Don’t let a mystery shopper scam send your cart careening down the financial disaster aisle.

3 minute read

Looking for a side hustle to offset the rising costs of inflation? If so, you’ve probably come across ads for “secret” or “mystery” shoppers. At first glance, taking a job as a secret shopper sounds like a fun and easy way to earn extra cash.

Mystery shoppers typically accept assignments for an hourly or project rate. Secret shoppers pose as everyday customers, purchasing products at retail and grocery stores or patronizing food establishments. Then they report back to the hiring company with a review of the product,  food quality or dining experience, along with customer service and the sales process.

The average secret shopper pay is about $22 an hour, according to Indeed. However, you’ll also see ads that promise hundreds of dollars a week or thousands of dollars a month.

While you may be able to eke out enough money for gas or a few groceries as a mystery shopper on a part-time basis, the companies posting those high-paying secret shopper job ads or contacting you via email or text are likely making promises they can’t keep.

“If this sounds too good to be true, it very well could be,” says the Better Business Bureau (BBB) “Many mystery shopper opportunities are scams.”

If you still think a side hustle as a secret shopper might be for you, here’s the rundown on mystery shopper scams and how to avoid them.

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How do mystery shopper scams work?

Mystery shopper scams frequently appear as unsolicited emails or as ads on job boards. The first red flag of a secret shopper scam is that anyone who applies gets hired right away without an interview. Then the company typically mails you a check to cover purchases while shopping undercover. However, helping you earn money isn’t really what the company has in mind.

“Unfortunately, the check is a fake,” says the BBB. “It will bounce, and you’ll be left footing the full bill and the bank fees associated with it.”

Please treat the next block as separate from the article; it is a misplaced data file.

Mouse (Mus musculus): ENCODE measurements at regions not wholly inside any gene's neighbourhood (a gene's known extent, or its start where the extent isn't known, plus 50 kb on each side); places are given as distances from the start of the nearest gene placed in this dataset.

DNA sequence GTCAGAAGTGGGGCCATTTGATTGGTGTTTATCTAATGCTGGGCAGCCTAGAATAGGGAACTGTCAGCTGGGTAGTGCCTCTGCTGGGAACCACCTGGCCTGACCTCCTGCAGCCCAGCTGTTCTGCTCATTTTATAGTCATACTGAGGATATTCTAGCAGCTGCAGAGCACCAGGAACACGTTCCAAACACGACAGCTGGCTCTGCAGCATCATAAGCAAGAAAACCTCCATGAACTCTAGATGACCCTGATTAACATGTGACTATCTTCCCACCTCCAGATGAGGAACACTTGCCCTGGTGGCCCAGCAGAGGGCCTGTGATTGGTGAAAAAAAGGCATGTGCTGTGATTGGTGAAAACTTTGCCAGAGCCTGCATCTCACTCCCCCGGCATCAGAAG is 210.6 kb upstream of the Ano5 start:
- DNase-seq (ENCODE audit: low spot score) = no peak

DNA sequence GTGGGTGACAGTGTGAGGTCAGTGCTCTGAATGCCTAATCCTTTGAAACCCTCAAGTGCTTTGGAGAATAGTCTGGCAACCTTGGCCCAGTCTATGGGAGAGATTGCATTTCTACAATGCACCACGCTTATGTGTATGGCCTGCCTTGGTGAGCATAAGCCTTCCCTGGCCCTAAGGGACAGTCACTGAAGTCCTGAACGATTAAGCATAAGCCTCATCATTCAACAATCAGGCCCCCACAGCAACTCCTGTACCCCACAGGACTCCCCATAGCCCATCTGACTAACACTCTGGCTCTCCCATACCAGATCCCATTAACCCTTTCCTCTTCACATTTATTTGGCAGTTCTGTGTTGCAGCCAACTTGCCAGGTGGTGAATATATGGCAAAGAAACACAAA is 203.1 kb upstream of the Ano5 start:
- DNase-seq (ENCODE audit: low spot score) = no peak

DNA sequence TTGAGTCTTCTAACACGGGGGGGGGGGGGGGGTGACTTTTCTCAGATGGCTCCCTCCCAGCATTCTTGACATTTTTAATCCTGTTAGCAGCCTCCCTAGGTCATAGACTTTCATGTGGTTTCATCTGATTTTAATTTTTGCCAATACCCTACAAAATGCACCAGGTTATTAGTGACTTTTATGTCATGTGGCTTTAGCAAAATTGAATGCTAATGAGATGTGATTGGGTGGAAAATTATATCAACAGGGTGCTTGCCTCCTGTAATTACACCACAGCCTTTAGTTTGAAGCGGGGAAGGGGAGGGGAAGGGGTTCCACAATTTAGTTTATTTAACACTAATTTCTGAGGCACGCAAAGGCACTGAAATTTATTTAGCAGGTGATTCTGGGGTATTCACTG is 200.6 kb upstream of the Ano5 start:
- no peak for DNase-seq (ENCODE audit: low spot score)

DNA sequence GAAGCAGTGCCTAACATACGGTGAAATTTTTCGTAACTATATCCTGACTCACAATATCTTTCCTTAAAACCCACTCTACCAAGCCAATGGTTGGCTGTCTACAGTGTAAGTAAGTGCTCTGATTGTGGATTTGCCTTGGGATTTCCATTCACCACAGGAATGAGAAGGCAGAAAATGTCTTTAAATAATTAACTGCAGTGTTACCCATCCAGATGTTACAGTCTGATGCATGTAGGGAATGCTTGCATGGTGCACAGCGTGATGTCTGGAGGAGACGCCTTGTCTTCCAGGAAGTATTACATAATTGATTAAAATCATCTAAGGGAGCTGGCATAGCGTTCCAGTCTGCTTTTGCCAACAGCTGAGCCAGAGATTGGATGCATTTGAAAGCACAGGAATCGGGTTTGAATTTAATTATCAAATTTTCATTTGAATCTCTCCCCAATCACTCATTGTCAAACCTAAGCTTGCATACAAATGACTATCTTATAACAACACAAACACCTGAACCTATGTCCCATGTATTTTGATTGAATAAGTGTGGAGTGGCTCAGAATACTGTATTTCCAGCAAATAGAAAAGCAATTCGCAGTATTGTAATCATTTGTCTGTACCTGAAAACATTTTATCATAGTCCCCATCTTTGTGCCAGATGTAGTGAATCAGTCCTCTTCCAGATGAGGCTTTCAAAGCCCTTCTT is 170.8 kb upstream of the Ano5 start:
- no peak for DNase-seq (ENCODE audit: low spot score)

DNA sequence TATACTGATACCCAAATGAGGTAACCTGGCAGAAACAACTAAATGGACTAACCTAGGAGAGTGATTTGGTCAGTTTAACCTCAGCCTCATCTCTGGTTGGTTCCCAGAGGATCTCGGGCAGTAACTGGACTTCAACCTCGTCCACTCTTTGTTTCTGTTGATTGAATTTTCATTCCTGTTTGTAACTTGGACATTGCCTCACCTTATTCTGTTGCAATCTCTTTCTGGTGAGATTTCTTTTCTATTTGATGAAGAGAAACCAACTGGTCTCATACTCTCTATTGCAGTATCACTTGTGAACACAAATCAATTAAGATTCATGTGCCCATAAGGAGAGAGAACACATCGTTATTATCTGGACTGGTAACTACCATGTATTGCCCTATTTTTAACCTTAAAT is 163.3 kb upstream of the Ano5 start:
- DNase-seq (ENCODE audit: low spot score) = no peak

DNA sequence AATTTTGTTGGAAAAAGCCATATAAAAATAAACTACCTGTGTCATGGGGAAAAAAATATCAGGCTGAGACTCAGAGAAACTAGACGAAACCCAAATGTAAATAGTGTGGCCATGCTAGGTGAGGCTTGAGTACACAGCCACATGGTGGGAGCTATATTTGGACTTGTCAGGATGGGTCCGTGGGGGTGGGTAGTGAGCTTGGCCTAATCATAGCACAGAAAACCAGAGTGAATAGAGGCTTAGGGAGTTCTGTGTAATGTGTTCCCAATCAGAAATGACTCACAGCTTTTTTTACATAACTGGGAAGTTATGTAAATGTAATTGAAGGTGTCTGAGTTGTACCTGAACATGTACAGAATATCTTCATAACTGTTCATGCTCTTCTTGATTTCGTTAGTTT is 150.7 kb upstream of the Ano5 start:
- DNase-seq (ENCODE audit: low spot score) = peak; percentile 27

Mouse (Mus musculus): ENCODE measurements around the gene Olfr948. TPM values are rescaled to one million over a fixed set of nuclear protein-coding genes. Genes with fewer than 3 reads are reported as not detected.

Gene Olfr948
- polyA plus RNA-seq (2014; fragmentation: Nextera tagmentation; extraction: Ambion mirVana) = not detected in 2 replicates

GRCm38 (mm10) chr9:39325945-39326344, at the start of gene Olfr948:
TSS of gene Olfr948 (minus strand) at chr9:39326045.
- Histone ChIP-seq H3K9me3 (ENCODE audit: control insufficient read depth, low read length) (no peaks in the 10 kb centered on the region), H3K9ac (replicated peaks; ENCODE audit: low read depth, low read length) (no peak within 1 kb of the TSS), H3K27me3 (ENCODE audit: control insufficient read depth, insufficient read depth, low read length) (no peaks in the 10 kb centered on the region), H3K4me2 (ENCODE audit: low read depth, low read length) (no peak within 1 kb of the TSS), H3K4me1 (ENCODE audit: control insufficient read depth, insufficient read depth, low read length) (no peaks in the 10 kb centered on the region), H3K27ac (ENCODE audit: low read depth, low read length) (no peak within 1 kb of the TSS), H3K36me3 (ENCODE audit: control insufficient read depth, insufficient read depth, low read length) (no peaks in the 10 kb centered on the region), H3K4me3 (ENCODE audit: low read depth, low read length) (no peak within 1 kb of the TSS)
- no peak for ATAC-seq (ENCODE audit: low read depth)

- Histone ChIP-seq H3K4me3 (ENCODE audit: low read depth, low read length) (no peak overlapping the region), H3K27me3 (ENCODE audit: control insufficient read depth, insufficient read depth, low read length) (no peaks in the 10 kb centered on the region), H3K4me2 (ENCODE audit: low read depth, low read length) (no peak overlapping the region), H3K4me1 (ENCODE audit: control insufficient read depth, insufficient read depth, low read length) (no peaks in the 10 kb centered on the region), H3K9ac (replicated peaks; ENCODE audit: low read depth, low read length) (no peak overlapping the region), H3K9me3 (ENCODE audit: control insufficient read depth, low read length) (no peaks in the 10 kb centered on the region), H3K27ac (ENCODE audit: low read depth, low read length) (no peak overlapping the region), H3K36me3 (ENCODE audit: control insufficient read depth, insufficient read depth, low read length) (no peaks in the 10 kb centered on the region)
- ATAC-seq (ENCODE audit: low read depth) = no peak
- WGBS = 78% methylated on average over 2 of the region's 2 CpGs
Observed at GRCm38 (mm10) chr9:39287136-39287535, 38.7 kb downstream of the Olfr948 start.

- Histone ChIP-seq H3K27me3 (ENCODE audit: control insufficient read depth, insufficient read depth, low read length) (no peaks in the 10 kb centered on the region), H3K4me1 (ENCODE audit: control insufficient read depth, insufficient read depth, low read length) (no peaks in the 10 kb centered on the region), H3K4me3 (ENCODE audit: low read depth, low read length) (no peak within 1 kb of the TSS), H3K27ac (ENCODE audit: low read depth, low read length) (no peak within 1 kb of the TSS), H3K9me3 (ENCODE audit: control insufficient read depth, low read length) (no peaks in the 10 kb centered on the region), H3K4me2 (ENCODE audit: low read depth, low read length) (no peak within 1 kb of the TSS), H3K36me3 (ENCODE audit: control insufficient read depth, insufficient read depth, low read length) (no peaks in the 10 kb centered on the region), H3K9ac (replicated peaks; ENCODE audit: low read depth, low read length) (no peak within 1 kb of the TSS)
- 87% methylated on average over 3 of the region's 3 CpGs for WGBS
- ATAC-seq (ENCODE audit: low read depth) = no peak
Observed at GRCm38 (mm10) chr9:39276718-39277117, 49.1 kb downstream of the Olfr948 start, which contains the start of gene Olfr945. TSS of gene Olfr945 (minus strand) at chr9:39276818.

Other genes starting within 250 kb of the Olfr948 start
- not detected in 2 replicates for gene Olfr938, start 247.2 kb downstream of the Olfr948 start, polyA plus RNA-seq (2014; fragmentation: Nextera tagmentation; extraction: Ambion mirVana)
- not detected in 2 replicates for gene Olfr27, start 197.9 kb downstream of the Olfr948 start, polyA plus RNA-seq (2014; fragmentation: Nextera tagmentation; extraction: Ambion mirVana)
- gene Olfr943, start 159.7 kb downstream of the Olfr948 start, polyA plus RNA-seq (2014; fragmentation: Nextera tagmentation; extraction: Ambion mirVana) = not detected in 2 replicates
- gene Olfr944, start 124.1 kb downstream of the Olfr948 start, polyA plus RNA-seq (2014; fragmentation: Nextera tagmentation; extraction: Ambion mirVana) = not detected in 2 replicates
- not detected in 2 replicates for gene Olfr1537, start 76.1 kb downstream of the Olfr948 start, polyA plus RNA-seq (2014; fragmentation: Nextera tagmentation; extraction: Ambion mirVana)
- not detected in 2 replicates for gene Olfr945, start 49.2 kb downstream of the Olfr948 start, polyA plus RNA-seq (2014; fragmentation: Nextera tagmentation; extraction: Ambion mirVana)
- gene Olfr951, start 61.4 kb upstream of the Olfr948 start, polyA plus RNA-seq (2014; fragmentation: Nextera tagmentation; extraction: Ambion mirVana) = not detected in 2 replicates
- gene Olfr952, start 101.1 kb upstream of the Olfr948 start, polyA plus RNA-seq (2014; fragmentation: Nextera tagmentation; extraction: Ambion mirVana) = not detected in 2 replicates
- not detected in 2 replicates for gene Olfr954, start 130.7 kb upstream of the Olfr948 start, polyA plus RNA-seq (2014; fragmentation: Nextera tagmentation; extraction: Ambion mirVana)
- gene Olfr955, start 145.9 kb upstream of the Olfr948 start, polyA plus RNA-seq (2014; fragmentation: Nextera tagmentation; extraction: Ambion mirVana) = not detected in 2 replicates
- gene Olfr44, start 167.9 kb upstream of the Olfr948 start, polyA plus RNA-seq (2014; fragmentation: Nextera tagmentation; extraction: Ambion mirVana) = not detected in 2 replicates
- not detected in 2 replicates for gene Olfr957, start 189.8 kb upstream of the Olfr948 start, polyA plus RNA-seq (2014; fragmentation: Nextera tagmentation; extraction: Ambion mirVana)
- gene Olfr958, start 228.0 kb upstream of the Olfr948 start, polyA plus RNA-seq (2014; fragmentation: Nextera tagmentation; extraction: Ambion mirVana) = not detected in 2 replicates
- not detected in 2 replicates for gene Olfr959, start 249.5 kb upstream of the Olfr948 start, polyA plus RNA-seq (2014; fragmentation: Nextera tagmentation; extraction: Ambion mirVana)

In another version of this scam, the mystery shopper business sends a large amount of money and asks you to buy gift cards with the funds and “keep the rest” as pay. One mystery scam victim reported the following experience to the BBB Scam Tracker:

“I saw a job posting on LinkedIn for a secret shopper position. I applied and shortly afterwards received a check in the mail. The check was for $2,470 and the business wanted me to go to local stores, purchase gift cards with $2,000, and keep the rest as pay. I was supposed to scratch off the security covers and send pictures.”

In another scam, con artists offer secret shopper assignments but tell you that you must pay a “registration fee” to access them.

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How to avoid secret shopper scams

To make sure your secret shopper experience doesn’t end up on the clearance rack of bad life choices, the BBB recommends taking these steps.

1. Research the company

Before applying for any secret shopper job, look up the company online, checking for “scam” and “reviews” in the search terms. If the company is a rip-off, there’s a good chance that mystery shopper job victims have plenty to say about being scammed.

Also make sure the company has legitimate contact information, especially a number that you can call to speak with a real person.

Find out: Know These 5 Red Flags of a Fake Website

2. Check the mystery shopper database

You can find legitimate mystery shopper providers listed at the Mystery Shopping Providers Association (MSPA). Scammers sometimes impersonate real companies, so keep an eye out for other warning signs that the secret shopper job may be a scam, says the BBB.

Find out: 7 Red Flags That Paid Survey May Be a Scam

3. Run from companies that hire on the spot

“Real businesses will want to get to know you before they hire you. If a company reaches out to you out of the blue with a guaranteed position in their company, it’s probably a scam,” warns the BBB.

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4. Beware of pre-shopping money demands

Legitimate mystery shopper providers generally don’t send you money before you even get started on secret shopper assignments. And they definitely don’t ask you to return money they’ve already paid.

If a mystery shopper company asks you to wire money or send prepaid gift cards, don’t do it. “Once you’ve wired money or sent the gift card information, there is no way to get your money back,” says the BBB.

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About the Author

Deb Hipp

Deb Hipp

Deb Hipp is a full-time freelance writer based in Kansas City, Mo. Deb went from being unable to get approved for a credit card or loan 20 years ago to having excellent credit today and becoming a homeowner. Deb learned her lessons about money the hard way. Now she wants to share them to help you pay down debt, fix your credit and quit being broke all the time. Deb's personal finance and credit articles have been published at Credit Karma and The Huffington Post.

Published by Debt.com, LLC